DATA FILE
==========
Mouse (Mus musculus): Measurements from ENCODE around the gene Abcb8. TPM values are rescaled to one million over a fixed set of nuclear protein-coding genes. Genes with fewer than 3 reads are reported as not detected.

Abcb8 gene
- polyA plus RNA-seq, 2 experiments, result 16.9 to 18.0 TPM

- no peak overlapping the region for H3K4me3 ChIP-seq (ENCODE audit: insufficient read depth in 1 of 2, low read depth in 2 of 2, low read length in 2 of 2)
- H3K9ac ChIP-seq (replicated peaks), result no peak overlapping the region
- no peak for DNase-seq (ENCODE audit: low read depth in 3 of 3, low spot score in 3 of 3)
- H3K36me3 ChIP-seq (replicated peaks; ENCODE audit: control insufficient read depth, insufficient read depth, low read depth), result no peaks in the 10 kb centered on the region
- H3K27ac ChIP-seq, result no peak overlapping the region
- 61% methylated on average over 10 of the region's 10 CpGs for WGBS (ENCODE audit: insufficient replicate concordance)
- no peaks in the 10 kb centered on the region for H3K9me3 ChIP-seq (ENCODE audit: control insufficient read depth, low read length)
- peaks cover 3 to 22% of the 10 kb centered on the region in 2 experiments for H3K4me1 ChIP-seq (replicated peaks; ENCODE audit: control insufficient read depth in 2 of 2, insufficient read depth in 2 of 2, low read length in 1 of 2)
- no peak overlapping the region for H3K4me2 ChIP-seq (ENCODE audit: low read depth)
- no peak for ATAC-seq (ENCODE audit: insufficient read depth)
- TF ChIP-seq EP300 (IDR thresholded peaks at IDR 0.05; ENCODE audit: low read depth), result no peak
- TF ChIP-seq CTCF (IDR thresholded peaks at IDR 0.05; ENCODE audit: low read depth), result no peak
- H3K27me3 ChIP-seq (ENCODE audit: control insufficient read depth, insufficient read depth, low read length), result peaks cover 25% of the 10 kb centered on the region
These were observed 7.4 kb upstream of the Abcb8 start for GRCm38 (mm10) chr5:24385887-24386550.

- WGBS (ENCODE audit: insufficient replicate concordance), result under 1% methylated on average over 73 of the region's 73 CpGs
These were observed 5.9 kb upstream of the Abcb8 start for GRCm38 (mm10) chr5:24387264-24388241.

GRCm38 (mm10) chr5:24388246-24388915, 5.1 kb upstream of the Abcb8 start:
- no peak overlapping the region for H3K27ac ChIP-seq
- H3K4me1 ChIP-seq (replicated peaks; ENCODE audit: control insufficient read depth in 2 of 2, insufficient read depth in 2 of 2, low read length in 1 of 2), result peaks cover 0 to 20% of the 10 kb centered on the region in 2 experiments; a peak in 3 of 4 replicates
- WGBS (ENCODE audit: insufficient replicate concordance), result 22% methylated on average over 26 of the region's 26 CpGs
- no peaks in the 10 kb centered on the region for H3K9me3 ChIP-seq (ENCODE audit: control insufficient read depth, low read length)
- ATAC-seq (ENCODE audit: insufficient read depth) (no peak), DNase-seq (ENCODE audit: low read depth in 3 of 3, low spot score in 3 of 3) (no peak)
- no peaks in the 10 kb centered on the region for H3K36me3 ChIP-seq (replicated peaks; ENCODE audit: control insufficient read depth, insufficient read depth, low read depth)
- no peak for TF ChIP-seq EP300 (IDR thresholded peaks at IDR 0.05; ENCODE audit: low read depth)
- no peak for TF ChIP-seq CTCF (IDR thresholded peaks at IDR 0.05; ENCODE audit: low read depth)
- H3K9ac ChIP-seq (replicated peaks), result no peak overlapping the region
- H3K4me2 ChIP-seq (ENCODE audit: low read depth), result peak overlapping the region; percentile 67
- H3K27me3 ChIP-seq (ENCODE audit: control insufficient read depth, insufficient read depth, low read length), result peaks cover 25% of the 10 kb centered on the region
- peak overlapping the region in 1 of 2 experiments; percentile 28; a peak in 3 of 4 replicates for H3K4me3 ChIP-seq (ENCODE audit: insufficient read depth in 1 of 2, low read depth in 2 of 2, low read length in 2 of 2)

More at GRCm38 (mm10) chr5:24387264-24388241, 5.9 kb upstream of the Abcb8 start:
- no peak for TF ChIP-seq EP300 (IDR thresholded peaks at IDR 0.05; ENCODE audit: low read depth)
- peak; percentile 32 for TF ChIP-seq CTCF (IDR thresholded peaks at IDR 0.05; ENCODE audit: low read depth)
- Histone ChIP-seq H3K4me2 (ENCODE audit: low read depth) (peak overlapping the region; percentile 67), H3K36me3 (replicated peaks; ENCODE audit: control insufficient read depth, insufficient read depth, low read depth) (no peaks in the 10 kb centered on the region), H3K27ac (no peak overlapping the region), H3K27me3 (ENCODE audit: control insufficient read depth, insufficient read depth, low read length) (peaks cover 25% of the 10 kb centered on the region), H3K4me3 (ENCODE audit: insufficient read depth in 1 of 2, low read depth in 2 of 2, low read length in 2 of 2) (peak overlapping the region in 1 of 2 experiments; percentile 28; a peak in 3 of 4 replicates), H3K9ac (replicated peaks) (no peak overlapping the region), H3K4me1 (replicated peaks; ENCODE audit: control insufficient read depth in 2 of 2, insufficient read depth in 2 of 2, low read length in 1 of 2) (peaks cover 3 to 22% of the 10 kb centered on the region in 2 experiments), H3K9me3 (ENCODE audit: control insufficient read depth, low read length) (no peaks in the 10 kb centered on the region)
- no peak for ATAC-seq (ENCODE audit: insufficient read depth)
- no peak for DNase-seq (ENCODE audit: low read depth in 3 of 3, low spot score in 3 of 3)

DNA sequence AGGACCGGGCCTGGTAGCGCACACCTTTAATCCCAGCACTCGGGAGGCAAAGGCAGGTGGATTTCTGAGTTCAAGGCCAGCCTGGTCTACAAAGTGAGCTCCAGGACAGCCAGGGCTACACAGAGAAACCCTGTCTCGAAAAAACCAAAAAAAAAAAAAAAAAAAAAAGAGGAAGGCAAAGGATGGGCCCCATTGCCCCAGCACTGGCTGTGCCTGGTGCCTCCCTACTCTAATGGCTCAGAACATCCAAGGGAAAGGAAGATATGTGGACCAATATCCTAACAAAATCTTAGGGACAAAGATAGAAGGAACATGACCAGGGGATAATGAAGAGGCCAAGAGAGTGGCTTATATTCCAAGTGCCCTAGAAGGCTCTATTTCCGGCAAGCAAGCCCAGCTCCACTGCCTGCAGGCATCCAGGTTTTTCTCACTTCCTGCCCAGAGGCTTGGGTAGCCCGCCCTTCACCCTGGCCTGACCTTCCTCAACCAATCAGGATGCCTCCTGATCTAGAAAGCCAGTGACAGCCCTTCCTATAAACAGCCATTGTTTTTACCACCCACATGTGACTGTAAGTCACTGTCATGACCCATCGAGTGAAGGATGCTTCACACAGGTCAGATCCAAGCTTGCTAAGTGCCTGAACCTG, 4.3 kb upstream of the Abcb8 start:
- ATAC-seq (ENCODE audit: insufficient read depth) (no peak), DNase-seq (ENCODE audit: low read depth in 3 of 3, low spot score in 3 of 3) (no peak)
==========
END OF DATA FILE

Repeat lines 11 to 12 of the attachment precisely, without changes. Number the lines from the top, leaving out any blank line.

- peaks cover 3 to 22% of the 10 kb centered on the region in 2 experiments for H3K4me1 ChIP-seq (replicated peaks; ENCODE audit: control insufficient read depth in 2 of 2, insufficient read depth in 2 of 2, low read length in 1 of 2)
- no peak overlapping the region for H3K4me2 ChIP-seq (ENCODE audit: low read depth)